In my professional experience, a disrespecter in general is not a great prayer warrior. Seeing a weakness in someone else is to be covered in prayer before being brought to the person—if it is even ever brought to him or her at all.

My perceptions are truth. A disrespecter has unquestionable authority. Their perceptions are absolute. They have innate powers to interpret your thoughts, motives and beliefs at all times. What you were truly thinking or feeling is not real, only what they think you were thinking and motivated by is the real truth.

This disrespecter will spend countless hours convincing you of "what you really meant" or "why you really did such and such"; if you are in a marriage with a disrespecter, there have been many long nights in discussion.

It's always your fault. This core belief is just flat in denial. Anyone who can't see that at some time they will have something to do with the issues and less than positive interactions in a marriage are just in denial. This disrespecter lives in an object relationship with self. They are always the good object. If there is any bad, it has to be someone else because they are wonderful. My experience is that this disrespecter usually has secrets that they feel very bad about and for them to make any further mistakes makes them feel more bad and hopeless.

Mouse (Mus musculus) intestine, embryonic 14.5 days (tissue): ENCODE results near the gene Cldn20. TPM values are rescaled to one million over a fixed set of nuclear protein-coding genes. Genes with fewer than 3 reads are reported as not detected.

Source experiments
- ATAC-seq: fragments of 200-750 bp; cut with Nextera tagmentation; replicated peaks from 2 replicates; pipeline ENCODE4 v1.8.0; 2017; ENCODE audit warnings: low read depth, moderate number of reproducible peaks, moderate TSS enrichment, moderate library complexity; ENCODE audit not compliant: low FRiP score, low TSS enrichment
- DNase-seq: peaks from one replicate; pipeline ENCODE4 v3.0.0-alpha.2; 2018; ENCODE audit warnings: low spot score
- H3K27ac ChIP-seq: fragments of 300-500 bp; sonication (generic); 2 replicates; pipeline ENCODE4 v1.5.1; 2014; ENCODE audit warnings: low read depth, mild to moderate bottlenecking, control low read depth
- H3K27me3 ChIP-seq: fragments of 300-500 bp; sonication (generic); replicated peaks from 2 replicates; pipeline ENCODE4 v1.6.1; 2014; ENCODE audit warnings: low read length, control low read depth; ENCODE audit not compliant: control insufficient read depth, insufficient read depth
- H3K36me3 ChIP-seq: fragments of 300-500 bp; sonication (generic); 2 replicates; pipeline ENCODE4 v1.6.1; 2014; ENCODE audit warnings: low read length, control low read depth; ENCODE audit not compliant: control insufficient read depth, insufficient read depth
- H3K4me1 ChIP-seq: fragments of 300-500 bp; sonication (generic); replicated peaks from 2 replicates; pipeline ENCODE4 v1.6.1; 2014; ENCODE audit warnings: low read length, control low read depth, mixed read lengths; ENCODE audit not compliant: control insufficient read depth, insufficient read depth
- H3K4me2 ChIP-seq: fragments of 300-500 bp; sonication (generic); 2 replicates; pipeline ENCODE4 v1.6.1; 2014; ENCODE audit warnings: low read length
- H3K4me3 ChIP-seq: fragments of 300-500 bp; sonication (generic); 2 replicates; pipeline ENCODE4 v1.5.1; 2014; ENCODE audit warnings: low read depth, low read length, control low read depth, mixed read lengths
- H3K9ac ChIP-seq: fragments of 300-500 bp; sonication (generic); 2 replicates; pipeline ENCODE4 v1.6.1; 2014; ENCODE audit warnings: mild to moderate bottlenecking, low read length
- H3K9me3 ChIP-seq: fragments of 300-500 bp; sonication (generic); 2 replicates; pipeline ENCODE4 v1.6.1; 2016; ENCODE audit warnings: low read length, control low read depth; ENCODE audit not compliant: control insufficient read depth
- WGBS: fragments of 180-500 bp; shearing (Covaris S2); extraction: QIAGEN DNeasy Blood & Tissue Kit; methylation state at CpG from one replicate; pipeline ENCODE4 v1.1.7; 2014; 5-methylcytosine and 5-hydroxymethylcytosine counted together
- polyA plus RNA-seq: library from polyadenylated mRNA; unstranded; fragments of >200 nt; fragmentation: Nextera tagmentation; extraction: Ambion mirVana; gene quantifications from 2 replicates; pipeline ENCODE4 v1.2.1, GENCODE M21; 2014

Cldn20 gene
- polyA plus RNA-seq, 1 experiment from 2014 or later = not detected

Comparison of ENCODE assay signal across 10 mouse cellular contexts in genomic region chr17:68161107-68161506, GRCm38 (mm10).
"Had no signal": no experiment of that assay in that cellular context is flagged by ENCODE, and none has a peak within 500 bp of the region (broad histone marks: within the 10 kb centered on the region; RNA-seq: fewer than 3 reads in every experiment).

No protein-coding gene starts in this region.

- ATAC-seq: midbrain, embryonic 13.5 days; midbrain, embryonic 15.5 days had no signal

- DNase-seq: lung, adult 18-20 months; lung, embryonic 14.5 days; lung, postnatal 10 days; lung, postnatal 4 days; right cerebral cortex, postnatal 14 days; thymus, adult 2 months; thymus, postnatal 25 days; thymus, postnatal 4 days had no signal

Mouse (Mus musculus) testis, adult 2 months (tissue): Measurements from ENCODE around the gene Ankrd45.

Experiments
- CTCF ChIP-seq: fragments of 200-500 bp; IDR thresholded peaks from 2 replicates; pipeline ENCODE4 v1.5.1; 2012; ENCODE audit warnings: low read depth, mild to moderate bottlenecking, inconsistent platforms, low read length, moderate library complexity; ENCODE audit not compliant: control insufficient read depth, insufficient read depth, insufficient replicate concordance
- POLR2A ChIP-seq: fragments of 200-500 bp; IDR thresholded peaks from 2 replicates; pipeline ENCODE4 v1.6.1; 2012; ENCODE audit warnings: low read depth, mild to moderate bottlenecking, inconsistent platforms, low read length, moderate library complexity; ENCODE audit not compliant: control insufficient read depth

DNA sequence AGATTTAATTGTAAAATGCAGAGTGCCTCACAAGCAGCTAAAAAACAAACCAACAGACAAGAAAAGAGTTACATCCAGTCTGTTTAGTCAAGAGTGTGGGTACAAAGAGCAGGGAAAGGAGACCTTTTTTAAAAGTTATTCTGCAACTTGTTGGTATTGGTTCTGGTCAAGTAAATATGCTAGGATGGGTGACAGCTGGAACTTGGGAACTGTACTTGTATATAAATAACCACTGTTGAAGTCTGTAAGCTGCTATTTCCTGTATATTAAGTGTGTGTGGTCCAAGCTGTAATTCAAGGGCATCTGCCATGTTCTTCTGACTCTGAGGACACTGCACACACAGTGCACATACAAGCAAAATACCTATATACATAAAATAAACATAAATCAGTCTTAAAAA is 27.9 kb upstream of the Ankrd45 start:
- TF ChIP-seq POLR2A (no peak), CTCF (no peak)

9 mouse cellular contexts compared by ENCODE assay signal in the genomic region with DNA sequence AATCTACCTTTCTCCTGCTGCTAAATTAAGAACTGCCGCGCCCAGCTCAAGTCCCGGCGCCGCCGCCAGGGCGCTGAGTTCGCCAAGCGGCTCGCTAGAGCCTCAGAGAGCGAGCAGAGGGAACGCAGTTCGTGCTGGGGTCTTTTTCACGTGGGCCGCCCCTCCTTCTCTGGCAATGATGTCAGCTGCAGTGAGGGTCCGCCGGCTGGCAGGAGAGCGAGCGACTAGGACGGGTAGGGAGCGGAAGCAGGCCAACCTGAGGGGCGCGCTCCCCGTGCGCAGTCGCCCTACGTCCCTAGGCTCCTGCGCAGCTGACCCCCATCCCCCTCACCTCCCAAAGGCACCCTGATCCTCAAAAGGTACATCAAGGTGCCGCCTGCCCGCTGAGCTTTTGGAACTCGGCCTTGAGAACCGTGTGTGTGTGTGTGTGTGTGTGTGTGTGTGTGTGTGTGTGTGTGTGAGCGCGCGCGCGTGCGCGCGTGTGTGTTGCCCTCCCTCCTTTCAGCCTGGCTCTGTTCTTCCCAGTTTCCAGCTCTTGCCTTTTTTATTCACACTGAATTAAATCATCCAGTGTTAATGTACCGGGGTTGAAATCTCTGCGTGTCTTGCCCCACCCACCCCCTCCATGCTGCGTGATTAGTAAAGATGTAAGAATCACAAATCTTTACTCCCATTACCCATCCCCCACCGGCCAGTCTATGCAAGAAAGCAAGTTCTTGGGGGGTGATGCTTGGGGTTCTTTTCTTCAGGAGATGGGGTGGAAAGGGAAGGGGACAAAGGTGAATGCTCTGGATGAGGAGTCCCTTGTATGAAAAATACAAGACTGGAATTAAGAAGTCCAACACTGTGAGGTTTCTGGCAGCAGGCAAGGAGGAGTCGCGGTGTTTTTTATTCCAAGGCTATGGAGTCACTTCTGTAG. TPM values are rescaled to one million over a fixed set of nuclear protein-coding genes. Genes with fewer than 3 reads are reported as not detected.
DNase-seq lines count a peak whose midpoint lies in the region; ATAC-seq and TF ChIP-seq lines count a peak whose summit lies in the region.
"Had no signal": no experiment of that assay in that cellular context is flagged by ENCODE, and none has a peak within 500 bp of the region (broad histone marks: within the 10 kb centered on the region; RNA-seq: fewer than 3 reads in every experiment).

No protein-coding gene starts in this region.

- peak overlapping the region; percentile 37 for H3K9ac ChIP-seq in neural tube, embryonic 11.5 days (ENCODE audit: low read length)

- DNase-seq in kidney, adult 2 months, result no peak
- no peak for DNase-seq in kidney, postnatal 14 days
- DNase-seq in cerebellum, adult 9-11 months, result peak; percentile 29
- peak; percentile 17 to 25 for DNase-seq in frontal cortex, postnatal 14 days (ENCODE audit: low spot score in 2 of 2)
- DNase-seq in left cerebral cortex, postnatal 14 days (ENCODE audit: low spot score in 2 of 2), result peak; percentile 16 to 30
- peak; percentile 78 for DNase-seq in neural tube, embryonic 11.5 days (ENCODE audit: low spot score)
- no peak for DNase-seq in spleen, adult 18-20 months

I'm just having fun. This disrespecter couches their disrespect and superiority in humor: "You know I don't really mean it." But it is said often enough that you wonder what they were really thinking. If they put you down in front of others and can get other disrespecters to laugh as well, then "it's just having fun."

Usually these disrespecters are thin-skinned. If you really turn the tables and move others to laugh at them, they usually get mad. Then this disrespect isn't fun anymore; you're just being mean.

I'm angry, too bad. This disrespecter's core belief is that if they are mad, there are no rules. To shred you or demean you is just okay. If they push you to fight back or cry, it's just too bad for you. You just deserve it because "I'm mad, and I needed someone else to pass my pain onto."

Your heart has no value. This core belief is hard to understand for anyone who values other hearts because the disrespecter truly doesn't care about what you feel or think. To them it's much more important that you capitulate or comply with their agenda or belief. It's more important that you obey what they say than who you are. Being heard is irrelevant. This ship is going in their direction; "get on or get out of the way" is this disrespecter's bullish perspective.